Saturday, 28 August 2010

inns & taverns: the goblin's head

The Goblin's Head is solidly-built, a long two-storey stone building amid taller wooden tenements at the corner of a street of smiths.  The rooftop is thickly thatched, ivy clings to the walls in defiance of soot.  The inn sign is wrought black iron letters hung by chains with a tarred goblin's head.  This ghoulish decoration stands from a tradition of trading goblin heads for ale during a siege.  The inn occasionally has adventurers try to cash in heads for ale though most are turned away.  Entrances at each end lead to the ground floor and stairs going up. The backyard and cellar of the Goblin's Head are hidden from view by neighbouring tenements and are guarded by a large, well-fed black mastiff with a scarred throat that doesn't bark.

Inside is well-appointed, the floors are flagstones strewn with sawdust and plastered walls are painted with murals of smiths at hammer and anvil and drinkers lifting tankards.  The ceiling is low enough to be cosy without injuring the tall.  Numerous booths provide seating and the bar runs the length of the building.  Upstairs, there is no bar but numerous small chambers separated by panels of black wrought-iron.  These permit some privacy while letting patrons and staff see who's available.  The panels are heavy and ornate, bolted to ceiling and floor to stop their removal although a couple of them show signs of having been bent by someone attempting to impress with their brawn.  Such behaviour is frowned on and usually leads to barring.

The inn serves a number of ales, some brewed on premises, some traded in.  Among them is a potent yet sweet pale ale favoured by forgeworkers, a darker nut-brown ale favoured by traders and in the autumn, a pale elderflower beer often given to sweethearts. Other drinks sold include a dry elderberry genever distilled on premises and a competent cornwine.  Food is famously not served here, rather local pie traders are invited to wander the floors, offering their wares to those in need.  The locals usually spot a good pie-seller "...from a throat-cutter." and are quick to recommend particular sellers based on their own experiences.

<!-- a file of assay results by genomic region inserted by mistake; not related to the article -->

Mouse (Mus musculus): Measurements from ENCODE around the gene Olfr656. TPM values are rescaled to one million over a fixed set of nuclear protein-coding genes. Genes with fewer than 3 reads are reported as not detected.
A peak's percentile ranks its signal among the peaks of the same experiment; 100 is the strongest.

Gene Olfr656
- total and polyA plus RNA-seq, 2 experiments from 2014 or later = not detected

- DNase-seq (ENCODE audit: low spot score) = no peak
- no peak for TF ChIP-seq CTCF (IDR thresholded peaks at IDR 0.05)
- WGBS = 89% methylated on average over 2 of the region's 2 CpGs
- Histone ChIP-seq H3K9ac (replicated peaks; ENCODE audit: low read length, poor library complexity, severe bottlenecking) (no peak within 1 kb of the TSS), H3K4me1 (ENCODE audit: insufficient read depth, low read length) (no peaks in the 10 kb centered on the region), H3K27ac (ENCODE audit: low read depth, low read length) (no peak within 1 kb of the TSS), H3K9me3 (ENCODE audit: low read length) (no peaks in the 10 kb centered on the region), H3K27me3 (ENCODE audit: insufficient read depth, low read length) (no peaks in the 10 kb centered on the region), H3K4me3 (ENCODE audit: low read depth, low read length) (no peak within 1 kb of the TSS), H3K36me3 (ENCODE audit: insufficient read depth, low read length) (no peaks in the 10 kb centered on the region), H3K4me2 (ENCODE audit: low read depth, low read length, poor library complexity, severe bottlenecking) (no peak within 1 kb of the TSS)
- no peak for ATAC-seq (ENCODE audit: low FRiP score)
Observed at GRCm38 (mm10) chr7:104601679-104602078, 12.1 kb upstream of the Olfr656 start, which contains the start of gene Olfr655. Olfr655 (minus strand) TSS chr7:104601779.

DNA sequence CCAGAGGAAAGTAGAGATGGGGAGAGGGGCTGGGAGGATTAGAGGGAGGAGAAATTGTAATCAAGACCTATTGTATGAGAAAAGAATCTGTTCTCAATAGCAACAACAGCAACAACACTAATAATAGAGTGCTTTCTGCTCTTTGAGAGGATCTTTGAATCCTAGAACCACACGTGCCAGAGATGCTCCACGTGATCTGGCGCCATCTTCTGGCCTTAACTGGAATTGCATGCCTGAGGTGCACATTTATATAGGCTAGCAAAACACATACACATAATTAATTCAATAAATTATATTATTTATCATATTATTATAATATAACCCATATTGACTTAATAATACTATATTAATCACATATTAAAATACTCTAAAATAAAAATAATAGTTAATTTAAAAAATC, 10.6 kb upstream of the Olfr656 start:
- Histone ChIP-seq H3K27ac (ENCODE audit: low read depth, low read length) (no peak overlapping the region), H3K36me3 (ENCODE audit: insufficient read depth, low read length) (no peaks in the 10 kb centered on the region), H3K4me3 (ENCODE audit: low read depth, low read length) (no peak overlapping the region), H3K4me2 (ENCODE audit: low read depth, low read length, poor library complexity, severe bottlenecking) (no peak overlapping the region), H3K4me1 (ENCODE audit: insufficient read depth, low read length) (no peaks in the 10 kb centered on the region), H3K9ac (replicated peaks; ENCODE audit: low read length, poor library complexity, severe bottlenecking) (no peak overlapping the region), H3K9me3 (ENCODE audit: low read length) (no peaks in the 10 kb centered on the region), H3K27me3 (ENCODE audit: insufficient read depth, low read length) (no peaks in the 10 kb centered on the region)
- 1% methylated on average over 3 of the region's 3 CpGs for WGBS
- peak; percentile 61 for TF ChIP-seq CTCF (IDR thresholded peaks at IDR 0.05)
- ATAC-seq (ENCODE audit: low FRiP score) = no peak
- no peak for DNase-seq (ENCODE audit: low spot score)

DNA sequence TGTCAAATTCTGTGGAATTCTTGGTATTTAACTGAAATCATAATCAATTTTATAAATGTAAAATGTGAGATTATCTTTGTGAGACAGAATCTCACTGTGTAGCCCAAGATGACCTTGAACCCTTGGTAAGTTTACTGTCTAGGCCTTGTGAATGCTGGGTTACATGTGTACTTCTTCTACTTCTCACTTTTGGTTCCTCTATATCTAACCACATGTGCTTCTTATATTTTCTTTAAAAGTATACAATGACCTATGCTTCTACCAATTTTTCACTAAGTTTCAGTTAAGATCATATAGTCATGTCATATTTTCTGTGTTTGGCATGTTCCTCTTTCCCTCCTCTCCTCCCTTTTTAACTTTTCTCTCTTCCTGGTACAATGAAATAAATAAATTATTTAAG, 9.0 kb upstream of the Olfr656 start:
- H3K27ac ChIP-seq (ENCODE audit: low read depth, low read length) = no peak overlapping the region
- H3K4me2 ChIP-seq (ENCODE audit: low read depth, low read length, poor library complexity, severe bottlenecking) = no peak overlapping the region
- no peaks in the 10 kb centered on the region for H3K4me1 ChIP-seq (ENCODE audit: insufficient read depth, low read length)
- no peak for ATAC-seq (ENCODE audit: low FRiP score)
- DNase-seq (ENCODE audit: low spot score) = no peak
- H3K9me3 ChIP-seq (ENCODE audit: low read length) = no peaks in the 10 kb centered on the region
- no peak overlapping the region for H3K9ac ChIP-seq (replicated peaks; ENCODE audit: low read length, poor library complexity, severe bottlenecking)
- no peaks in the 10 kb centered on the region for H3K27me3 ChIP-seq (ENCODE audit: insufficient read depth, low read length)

The landlord, unsurprisingly is a dwarf.  What is surprising is that his head is clean-shaven but his full beard is red, oiled and styled in ringlets so that it looks like his chin is on fire.  Hidden among this magnificence are a number of tindertwigs.  The oil prevents accidental ignition but he has been known to light those tindertwigs when angry so he seems part azer when confronting trouble.  His relentless energy in brewing and skill in doing so makes the Goblin's Head popular despite it's unsavoury sign.  His staff know a good deal when they see it and his fairness and generosity to them is repaid by diligent service and genuine pleasure at seeing customers.  Troublemakers are given one warning and then barred, his memory for faces is exceptional.

No accommodation is offered though Akarsen will quarter those overcome by ale in the courtyard where the silent mastiff will greet their hangover the next morning with a slobbering tongue.  This has led to some neighbours claiming that the Head shepherds drunks at holidays but such rumours are malicious gossip at best.  The watch is rarely called to the Head, often to deal with belligerent outlanders trying to cash in goblin heads or to console someone who has believed the rumour that the goblin's head has cursed them with bad luck.  The head has no power to do so beyond that of drunken rumour though sometimes a piece may fall off to land in the lowered hood of a cloak, an open bag or the folds of a garment resulting in an evil, evil smell.

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